Getting to where I am today has definitely come with some challenges along the way. When I moved to California two years ago, I didn’t know anyone. I knew that I wanted to teach dance, and I knew I wanted to work with the disabled community, but I had no idea where to start. The biggest challenge that I faced was building a network of connections and support in the local community of Southern California. I knew I would not be able to accomplish what I wanted to do on my own. I would not have been able to do this without IT help while building Dare to Dance’s website. My classes would not have been possible without all of the volunteers who have donated countless hours of their time in order to make each and every class special for our students. Dare to Dance would not be here today if it were not for the generous donors who have made monetary contributions to our cause. My largest challenge throughout this entire process has been establishing a network of support. But that network is constantly growing. I found computer geniuses who contributed technical expertise and helped Dare to Dance create an online presence. Our volunteer team is continually growing and expanding. More and more people are getting excited about what we are doing, and that is what makes anything successful! I am so excited for everything that I have learned throughout this process so far, but I think the biggest thing challenge for me was to create an organization that I knew I couldn’t run entirely on my own. I had to rely on other people, which I am not always very good at doing. But they came through, and they continue to come through, making an impact on people’s lives, one dance at a time!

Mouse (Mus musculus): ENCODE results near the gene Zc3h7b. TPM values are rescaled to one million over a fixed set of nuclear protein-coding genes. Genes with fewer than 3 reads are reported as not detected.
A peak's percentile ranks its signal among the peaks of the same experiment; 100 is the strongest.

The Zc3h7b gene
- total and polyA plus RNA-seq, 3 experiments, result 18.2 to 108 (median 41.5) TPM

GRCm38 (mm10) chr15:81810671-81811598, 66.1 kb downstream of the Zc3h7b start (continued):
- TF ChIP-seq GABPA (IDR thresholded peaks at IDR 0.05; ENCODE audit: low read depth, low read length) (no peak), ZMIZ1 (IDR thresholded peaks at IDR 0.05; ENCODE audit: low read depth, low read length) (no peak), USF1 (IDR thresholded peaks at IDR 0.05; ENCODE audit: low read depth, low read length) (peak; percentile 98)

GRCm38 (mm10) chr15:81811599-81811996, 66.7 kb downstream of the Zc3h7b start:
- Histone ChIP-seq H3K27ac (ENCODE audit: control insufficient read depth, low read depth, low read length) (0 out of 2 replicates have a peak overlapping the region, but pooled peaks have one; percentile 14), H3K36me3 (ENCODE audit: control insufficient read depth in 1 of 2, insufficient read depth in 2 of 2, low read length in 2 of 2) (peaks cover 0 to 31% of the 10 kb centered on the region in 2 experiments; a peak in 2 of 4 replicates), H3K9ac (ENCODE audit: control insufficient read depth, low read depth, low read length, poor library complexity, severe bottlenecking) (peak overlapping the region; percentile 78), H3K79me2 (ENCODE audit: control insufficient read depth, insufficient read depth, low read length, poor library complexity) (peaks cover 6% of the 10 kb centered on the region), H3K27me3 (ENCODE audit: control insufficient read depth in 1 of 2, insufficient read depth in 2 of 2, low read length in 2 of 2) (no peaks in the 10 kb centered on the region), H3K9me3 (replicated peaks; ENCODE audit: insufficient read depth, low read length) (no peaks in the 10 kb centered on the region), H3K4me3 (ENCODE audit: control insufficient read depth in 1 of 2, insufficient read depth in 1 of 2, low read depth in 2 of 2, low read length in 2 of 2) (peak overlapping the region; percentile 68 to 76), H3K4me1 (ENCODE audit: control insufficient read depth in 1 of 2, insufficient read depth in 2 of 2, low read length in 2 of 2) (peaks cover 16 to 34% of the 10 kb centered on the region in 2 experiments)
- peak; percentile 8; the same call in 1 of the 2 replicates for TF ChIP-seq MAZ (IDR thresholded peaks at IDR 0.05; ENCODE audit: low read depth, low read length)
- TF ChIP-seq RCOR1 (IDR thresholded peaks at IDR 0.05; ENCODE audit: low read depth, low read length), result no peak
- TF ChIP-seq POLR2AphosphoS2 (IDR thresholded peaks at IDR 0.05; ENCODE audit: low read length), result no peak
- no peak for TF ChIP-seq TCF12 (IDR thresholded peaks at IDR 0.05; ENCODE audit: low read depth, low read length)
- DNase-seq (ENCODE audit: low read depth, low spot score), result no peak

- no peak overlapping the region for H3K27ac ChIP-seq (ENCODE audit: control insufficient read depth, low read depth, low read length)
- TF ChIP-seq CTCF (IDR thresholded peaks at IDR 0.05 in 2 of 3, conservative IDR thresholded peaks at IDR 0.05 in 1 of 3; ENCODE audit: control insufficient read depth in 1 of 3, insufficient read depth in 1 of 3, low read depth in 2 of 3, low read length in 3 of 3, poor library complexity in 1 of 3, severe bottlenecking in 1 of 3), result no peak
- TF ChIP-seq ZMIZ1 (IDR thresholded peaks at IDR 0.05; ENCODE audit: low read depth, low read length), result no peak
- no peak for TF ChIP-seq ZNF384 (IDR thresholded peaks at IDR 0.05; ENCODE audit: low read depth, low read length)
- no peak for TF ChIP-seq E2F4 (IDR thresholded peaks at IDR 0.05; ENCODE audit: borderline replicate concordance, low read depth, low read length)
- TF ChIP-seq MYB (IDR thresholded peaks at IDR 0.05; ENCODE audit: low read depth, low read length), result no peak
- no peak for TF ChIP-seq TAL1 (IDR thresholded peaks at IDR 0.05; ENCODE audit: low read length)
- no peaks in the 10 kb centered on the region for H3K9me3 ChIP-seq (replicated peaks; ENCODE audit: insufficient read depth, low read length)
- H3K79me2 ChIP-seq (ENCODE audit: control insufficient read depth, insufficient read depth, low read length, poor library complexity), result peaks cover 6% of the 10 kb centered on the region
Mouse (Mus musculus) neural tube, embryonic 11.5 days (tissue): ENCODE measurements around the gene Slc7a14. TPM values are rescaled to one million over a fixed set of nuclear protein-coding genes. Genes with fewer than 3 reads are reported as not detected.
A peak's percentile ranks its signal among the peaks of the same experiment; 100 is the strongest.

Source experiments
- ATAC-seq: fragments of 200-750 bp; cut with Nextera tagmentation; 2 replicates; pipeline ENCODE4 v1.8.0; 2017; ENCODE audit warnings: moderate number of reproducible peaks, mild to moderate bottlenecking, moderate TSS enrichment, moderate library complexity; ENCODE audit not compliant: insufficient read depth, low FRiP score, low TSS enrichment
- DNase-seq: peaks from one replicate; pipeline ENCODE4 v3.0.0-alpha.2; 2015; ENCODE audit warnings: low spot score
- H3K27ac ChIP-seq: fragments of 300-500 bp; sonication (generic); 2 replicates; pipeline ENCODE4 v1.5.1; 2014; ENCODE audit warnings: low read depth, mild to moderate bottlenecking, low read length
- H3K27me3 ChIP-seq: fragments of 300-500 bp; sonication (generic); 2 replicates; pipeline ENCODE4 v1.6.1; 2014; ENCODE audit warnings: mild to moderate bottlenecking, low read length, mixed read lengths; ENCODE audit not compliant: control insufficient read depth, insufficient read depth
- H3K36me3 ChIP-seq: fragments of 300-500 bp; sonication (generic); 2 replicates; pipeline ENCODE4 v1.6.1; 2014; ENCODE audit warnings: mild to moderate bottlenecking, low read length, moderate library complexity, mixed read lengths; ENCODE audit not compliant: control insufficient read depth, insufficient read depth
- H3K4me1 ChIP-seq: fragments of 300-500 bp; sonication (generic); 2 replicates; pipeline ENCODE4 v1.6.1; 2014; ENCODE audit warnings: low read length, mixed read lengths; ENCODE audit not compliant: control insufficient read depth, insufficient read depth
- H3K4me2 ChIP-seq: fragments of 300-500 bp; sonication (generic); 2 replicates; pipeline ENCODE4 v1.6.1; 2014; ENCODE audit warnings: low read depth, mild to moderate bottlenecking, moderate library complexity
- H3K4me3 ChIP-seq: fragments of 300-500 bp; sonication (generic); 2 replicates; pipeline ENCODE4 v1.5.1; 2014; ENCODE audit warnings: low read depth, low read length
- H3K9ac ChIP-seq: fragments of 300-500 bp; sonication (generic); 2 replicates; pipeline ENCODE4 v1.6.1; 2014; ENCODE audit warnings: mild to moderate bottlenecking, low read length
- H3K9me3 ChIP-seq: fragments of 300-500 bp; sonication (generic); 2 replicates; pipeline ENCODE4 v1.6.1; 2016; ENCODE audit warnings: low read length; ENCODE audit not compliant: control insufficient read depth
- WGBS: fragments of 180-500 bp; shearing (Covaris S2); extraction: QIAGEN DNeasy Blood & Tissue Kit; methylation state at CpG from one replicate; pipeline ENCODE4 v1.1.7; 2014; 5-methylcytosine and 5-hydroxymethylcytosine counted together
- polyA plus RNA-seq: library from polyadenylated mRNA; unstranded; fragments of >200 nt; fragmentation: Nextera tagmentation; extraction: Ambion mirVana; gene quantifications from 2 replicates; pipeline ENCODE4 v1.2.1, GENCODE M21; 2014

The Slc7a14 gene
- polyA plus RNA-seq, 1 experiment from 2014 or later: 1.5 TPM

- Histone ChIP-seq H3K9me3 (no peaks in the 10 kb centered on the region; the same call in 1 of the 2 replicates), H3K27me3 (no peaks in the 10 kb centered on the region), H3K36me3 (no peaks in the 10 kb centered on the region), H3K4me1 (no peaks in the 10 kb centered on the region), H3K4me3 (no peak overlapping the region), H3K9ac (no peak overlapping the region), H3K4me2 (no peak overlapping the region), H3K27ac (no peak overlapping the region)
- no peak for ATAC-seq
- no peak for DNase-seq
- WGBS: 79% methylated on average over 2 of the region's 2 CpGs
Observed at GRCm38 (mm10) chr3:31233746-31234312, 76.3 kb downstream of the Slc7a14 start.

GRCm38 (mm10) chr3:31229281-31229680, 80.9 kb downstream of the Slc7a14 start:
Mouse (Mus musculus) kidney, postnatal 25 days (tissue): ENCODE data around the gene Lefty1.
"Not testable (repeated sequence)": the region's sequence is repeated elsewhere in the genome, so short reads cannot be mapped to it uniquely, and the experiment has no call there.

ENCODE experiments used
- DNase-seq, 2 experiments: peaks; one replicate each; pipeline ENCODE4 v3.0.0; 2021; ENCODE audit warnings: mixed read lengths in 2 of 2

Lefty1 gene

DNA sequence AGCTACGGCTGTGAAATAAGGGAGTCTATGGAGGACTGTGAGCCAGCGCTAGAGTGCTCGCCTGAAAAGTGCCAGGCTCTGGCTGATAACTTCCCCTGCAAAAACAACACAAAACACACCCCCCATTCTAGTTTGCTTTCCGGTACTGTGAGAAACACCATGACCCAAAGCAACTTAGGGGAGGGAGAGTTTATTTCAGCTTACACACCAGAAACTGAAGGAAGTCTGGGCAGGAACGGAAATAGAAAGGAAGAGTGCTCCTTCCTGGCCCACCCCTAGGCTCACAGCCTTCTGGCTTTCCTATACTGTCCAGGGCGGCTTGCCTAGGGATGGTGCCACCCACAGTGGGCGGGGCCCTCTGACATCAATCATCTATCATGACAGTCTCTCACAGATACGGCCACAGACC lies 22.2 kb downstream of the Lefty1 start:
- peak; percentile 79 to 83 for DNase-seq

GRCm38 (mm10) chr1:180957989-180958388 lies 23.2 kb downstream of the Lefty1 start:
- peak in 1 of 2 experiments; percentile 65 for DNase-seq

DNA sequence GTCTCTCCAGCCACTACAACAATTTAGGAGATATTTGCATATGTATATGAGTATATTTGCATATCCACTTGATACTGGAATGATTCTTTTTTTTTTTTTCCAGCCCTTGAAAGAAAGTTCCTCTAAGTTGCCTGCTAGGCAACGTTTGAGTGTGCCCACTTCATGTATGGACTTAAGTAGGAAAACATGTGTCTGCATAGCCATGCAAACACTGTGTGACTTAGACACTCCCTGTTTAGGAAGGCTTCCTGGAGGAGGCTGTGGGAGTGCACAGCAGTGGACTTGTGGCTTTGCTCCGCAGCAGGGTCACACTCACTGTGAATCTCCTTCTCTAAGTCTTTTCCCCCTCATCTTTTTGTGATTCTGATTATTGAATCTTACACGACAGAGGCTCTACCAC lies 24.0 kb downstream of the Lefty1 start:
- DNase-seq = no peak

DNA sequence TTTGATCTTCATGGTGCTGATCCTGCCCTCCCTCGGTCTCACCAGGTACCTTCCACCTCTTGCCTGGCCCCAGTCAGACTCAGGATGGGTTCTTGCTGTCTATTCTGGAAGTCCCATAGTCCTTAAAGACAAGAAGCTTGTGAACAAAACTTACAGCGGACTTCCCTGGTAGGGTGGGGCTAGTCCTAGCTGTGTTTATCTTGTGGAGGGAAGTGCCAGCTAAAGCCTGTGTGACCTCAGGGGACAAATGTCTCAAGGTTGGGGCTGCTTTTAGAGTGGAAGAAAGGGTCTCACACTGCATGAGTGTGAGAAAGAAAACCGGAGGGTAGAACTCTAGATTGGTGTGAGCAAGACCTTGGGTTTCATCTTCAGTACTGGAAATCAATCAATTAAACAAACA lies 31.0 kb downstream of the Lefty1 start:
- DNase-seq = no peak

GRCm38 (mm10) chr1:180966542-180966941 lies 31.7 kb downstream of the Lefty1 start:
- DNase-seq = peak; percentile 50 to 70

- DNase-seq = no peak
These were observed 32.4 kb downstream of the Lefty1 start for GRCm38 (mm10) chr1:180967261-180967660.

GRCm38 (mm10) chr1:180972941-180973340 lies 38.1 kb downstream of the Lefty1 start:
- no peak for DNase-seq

We’d love to hear more about your business.
At Dare to Dance, our mission is to turn disabilities into dance abilities. The primary goal of our programs is to provide life-enrichment for individuals living with all types of disabilities, special needs, and degenerative diseases. Dancing has the potential to improve self-confidence, boost metabolism, increase energy, and stimulate cognitive function. We believe our classes are an incredible supplement for many types of rehabilitation and/or recovery. Our programs can complement many physical therapy regimens, and we facilitate an inspiring, encouraging, community atmosphere for people to participate in an amazing activity! Our objective is to create a community where anyone and everyone is included, regardless of physical or cognitive limitations.